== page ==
2. I agree Cyndi. I too want to re-read a book because of how awesome everything came together. We probably wouldn’t feel that way if we go in the first time knowing what happens.

    Good luck with your second book blurb! I can understand how that would be difficult as I mostly read series and wouldn’t know how to avoid spoilers from the first book. It’s a dangerous thing.

  3. I disagree with the statement ‘spoilers don’t spoil books’. They may not spoil books – for certain people. Personally I wouldn’t want to read a book if I knew what was going to happen anyway! I once saw a spoiler for a Jodi Picoult book I was planning to read and haven’t picked up the book yet – I just can’t see te point of reading it!

    ComaCalm’s Corner

  4. I’d be the same way if I found out a major plot point. I wouldn’t read the book!

  5. The other day I was reading this review on Goodreads about The Iron Knight. Mind that I had already read the book so I just wanted to see how the person interpreted the novel. As I read the first thing that I saw was that the person was going to write a spoiler free review so I was like okay. I get to her version of a summary and I immediately STOPPED and had to email the reviewer. On her summary she was giving away not one but TWO major plot points. So I messaged her and she was really nice and everything and she fixed it (she hadn’t intended to write spoilers).

    But yeah, I had already read the book, but if another person who hadn’t read the book read that review they would have been piiiissseeeed. I know I would have been. So yeah, death to spoilers.

    It’s like telling a kid that Santa Claus doesn’t exist. Not cool.

  6. When a person says the review is spoiler free it better be void of any spoilers! I too ran across a review of a book and contacted the reviewer. They said a character was a werewolf and while the back cover blurb states that plain and clear it was still a spoiler!

  7. I love that last line about Santa! Such a great comparison!

  8. Agree!

  9. Oh, I am SO with you on this one. It aggravates me to the core!

    My sister is the worst, she tells you the ending before she even tells you what its about. So when she starts saying something I shout, “I DON’T WANT TO KNOW!!! LALALA!” Then she will proceed to try and tell me again! AH!

    About a year ago I had a bad experience with spoilers through twitter. A blogger was making fun of an email she had gotten. The email was a reader who was upset because the blogger had told the ending to many of the classics and she hadn’t read them yet. The blogger was then making fun of the reader because if a book had been out over 100 yrs then she had time to read it and already should have. THEN she said its like not knowing that BLANK dies at the end of Harry Potter. I WAS LIVID! I’d not read the last 2 books!!! I then sent a message over to the blogger saying,”Hey thanks, I haven’t read the last 2 books in HP. Spoiling is never a good idea!” She then said I should have already read it and she didn’t tell me HOW this person died so it meant that it was OK. I just shake my head at such behaviour.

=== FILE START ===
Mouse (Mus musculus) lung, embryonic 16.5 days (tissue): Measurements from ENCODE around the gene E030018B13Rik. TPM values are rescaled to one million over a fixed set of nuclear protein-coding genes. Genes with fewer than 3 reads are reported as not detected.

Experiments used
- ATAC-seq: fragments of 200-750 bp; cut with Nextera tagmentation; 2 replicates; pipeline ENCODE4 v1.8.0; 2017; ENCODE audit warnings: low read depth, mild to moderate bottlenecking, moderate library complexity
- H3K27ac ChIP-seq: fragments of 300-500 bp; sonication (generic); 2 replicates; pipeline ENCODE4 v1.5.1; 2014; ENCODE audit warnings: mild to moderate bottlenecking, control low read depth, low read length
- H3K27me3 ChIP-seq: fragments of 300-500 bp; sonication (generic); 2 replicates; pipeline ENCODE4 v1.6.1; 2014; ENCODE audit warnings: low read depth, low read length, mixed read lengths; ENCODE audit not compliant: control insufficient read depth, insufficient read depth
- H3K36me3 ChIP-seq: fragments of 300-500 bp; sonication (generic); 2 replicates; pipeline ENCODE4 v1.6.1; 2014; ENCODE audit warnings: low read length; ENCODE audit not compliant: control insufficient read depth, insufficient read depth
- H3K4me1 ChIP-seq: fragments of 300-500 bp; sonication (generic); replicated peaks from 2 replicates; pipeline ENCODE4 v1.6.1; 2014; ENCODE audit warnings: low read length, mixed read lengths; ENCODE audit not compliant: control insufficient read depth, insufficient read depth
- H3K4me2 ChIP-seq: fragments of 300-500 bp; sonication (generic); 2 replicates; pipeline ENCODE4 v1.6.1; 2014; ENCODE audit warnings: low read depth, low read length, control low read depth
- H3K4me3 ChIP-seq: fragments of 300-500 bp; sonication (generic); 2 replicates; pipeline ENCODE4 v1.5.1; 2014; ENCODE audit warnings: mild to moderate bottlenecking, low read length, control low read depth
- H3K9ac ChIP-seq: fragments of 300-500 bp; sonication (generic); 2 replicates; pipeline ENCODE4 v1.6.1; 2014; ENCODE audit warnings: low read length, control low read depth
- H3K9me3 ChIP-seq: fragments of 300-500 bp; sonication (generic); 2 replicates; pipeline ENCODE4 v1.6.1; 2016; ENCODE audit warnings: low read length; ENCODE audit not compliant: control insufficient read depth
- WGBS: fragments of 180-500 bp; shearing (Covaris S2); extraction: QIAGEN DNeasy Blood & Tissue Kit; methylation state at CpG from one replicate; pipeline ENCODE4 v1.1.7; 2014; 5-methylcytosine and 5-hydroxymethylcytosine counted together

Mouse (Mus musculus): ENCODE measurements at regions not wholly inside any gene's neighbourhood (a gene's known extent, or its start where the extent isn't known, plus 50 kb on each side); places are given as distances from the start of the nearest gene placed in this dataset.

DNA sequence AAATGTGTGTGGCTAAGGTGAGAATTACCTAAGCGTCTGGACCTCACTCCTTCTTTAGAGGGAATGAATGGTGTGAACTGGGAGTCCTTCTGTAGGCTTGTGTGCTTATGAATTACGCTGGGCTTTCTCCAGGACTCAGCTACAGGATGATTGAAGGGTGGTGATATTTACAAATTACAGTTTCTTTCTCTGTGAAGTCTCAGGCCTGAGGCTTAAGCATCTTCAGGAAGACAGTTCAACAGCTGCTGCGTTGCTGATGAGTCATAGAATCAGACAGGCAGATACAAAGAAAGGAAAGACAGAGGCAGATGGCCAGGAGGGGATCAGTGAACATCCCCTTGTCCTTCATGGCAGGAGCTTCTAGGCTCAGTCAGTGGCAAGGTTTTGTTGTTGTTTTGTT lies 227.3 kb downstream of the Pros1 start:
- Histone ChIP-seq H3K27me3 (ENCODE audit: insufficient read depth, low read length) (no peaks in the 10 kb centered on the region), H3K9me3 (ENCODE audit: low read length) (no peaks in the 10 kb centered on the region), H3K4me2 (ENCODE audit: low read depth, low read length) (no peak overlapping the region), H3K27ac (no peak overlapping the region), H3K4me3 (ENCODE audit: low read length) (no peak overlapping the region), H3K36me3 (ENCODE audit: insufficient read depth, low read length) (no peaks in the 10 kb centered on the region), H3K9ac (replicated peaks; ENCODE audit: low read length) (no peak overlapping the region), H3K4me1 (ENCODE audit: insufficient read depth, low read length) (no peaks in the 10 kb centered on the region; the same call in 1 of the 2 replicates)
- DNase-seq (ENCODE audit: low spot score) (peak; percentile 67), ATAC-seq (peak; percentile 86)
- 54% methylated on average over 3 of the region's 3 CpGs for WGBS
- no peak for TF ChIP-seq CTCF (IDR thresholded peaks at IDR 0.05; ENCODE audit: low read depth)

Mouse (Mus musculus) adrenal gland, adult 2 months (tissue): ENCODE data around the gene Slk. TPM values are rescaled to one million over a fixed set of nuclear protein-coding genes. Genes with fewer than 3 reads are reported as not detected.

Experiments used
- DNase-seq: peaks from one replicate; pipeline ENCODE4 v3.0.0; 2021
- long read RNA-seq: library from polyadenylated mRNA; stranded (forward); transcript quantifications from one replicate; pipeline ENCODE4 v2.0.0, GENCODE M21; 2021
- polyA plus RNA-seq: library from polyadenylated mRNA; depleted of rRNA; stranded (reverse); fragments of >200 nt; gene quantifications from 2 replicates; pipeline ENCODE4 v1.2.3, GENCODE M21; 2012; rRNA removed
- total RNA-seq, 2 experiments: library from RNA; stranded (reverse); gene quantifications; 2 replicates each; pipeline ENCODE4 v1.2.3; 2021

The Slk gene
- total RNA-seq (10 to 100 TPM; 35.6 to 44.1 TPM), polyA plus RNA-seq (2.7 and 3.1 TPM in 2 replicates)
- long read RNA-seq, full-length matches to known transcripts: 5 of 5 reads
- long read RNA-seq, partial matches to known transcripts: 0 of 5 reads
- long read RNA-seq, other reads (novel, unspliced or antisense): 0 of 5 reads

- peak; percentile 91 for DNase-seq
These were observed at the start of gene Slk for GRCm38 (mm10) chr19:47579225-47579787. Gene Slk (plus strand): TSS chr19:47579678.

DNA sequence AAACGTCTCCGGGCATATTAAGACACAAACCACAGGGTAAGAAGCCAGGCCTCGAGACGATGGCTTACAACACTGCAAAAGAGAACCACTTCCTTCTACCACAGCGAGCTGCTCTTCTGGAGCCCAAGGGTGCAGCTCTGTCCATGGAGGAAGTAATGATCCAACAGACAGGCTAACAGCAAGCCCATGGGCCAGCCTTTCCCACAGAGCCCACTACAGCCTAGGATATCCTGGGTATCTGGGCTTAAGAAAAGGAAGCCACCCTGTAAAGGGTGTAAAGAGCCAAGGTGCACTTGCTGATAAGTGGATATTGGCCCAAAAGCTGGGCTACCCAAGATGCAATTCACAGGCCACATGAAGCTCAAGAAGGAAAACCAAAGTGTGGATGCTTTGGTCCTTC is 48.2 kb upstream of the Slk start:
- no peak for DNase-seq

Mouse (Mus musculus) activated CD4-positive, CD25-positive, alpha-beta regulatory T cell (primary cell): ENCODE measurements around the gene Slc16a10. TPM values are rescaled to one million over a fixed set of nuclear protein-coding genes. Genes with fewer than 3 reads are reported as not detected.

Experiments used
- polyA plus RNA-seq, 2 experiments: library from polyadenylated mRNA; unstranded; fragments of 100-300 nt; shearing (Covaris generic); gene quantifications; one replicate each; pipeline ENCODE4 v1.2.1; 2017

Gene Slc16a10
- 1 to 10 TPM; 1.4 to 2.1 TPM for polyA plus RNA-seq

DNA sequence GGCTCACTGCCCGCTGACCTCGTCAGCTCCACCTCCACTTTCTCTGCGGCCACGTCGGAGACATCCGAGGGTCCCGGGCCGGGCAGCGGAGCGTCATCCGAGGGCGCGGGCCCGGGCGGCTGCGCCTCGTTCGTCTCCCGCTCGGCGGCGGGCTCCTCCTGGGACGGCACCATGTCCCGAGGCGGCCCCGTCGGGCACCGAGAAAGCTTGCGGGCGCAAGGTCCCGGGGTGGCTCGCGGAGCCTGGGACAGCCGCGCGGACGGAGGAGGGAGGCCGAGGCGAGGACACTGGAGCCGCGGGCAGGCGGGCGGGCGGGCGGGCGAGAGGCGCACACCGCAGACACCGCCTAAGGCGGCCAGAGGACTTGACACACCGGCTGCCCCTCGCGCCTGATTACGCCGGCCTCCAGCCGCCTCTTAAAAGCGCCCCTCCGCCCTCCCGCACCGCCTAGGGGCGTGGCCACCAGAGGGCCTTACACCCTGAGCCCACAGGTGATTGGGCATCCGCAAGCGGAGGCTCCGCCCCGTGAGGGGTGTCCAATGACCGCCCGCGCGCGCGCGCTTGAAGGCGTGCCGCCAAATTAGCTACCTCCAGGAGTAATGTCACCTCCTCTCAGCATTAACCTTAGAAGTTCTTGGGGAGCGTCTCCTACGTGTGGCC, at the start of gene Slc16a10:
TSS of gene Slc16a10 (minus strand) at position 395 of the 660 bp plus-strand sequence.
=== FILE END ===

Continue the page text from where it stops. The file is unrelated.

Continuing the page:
I am anti spoiling. I can’t read reviews because I’m afraid it will be spoiled.

  10. Wow. That’s horrible! It doesn’t matter how old a book is! Don’t give away the plot or at most the major points!

    A review doesn’t need to have a summary of what happened. A review can be written without even mentioning major points about the book. That’s what I strive to do each time I write a review.

  11. I very, very strongly disagree with that article. Whether or not spoilers spoil something is so highly personal. They could do another random study with a completely different groups of people and find the opposite to be true. Look at the titles they used. I haven’t heard of most of those. Do it with something more recent and/or more well known, then we’ll talk.

    For me, spoilers are called spoilers for a reason. They SPOIL the book for me. In many cases, I keep reading because I want to see how it all plays out. Sometimes, that is the ONLY thing keeping me reading. if the book’s been spoiled, why should I continue?

    No, I avoid spoilers. I avoid even a HINT of a spoiler – up to and including book synopses, as they often provide enough information that I can figure out what’s going on way too early in the book.

  12. To be honest, I’m okay with both spoilers and people who avoid getting spoiled. There are books out there that I don’t want spoiled for me so I make an effort to avoid any forums where spoilers may lurk. On the other hand, I also like having spoilers for books that I’m on the fence about. I don’t think it’s right for anyone to dictate whether or not it’s okay to post spoilers, because it really just boils down to a personal decision. I’ve always operated with the understanding that ANY review will have spoilery things, in comments or in the text itself, so I don’t read them. If someone were to complain to me about reading reviews and getting spoiled because of them, I wouldn’t feel too badly for them. I’m not okay with people who try to find newbies and ruin the experience for them though.